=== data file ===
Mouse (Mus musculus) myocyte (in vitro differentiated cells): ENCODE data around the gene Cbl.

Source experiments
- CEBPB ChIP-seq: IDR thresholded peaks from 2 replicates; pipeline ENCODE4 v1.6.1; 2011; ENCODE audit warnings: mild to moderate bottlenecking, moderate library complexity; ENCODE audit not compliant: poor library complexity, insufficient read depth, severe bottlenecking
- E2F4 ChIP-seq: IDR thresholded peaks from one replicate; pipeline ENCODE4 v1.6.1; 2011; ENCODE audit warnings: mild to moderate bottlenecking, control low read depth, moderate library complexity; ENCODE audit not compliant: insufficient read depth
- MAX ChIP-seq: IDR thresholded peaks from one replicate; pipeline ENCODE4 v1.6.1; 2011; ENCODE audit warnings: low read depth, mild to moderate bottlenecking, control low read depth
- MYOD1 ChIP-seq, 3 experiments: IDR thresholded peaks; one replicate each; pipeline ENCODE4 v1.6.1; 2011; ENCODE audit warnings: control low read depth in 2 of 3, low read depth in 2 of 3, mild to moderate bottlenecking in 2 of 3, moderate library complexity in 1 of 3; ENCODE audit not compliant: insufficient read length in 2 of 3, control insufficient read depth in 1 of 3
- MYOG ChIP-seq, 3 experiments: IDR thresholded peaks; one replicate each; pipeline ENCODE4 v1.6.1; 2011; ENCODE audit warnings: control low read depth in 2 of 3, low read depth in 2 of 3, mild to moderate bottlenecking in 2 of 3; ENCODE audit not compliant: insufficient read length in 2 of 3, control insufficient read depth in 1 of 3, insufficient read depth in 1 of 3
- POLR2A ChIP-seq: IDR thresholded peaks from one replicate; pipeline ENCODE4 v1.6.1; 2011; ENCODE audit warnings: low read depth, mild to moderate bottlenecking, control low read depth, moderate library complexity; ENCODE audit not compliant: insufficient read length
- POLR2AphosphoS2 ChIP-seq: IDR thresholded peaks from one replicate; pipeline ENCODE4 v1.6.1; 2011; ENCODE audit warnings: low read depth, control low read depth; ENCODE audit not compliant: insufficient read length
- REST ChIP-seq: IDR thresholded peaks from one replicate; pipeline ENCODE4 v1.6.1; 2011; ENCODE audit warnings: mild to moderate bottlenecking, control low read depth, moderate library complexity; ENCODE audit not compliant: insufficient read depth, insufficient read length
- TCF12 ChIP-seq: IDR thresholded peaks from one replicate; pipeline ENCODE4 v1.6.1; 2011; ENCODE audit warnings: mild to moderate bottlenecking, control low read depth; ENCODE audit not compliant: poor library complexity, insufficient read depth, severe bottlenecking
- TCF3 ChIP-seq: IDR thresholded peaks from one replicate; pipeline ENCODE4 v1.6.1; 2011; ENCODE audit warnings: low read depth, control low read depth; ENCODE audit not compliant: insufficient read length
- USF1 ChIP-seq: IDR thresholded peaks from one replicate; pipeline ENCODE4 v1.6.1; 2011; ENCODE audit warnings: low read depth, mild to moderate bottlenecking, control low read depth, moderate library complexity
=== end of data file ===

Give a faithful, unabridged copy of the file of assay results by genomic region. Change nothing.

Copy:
Mouse (Mus musculus) myocyte (in vitro differentiated cells): ENCODE data around the gene Cbl.

Source experiments
- CEBPB ChIP-seq: IDR thresholded peaks from 2 replicates; pipeline ENCODE4 v1.6.1; 2011; ENCODE audit warnings: mild to moderate bottlenecking, moderate library complexity; ENCODE audit not compliant: poor library complexity, insufficient read depth, severe bottlenecking
- E2F4 ChIP-seq: IDR thresholded peaks from one replicate; pipeline ENCODE4 v1.6.1; 2011; ENCODE audit warnings: mild to moderate bottlenecking, control low read depth, moderate library complexity; ENCODE audit not compliant: insufficient read depth
- MAX ChIP-seq: IDR thresholded peaks from one replicate; pipeline ENCODE4 v1.6.1; 2011; ENCODE audit warnings: low read depth, mild to moderate bottlenecking, control low read depth
- MYOD1 ChIP-seq, 3 experiments: IDR thresholded peaks; one replicate each; pipeline ENCODE4 v1.6.1; 2011; ENCODE audit warnings: control low read depth in 2 of 3, low read depth in 2 of 3, mild to moderate bottlenecking in 2 of 3, moderate library complexity in 1 of 3; ENCODE audit not compliant: insufficient read length in 2 of 3, control insufficient read depth in 1 of 3
- MYOG ChIP-seq, 3 experiments: IDR thresholded peaks; one replicate each; pipeline ENCODE4 v1.6.1; 2011; ENCODE audit warnings: control low read depth in 2 of 3, low read depth in 2 of 3, mild to moderate bottlenecking in 2 of 3; ENCODE audit not compliant: insufficient read length in 2 of 3, control insufficient read depth in 1 of 3, insufficient read depth in 1 of 3
- POLR2A ChIP-seq: IDR thresholded peaks from one replicate; pipeline ENCODE4 v1.6.1; 2011; ENCODE audit warnings: low read depth, mild to moderate bottlenecking, control low read depth, moderate library complexity; ENCODE audit not compliant: insufficient read length
- POLR2AphosphoS2 ChIP-seq: IDR thresholded peaks from one replicate; pipeline ENCODE4 v1.6.1; 2011; ENCODE audit warnings: low read depth, control low read depth; ENCODE audit not compliant: insufficient read length
- REST ChIP-seq: IDR thresholded peaks from one replicate; pipeline ENCODE4 v1.6.1; 2011; ENCODE audit warnings: mild to moderate bottlenecking, control low read depth, moderate library complexity; ENCODE audit not compliant: insufficient read depth, insufficient read length
- TCF12 ChIP-seq: IDR thresholded peaks from one replicate; pipeline ENCODE4 v1.6.1; 2011; ENCODE audit warnings: mild to moderate bottlenecking, control low read depth; ENCODE audit not compliant: poor library complexity, insufficient read depth, severe bottlenecking
- TCF3 ChIP-seq: IDR thresholded peaks from one replicate; pipeline ENCODE4 v1.6.1; 2011; ENCODE audit warnings: low read depth, control low read depth; ENCODE audit not compliant: insufficient read length
- USF1 ChIP-seq: IDR thresholded peaks from one replicate; pipeline ENCODE4 v1.6.1; 2011; ENCODE audit warnings: low read depth, mild to moderate bottlenecking, control low read depth, moderate library complexity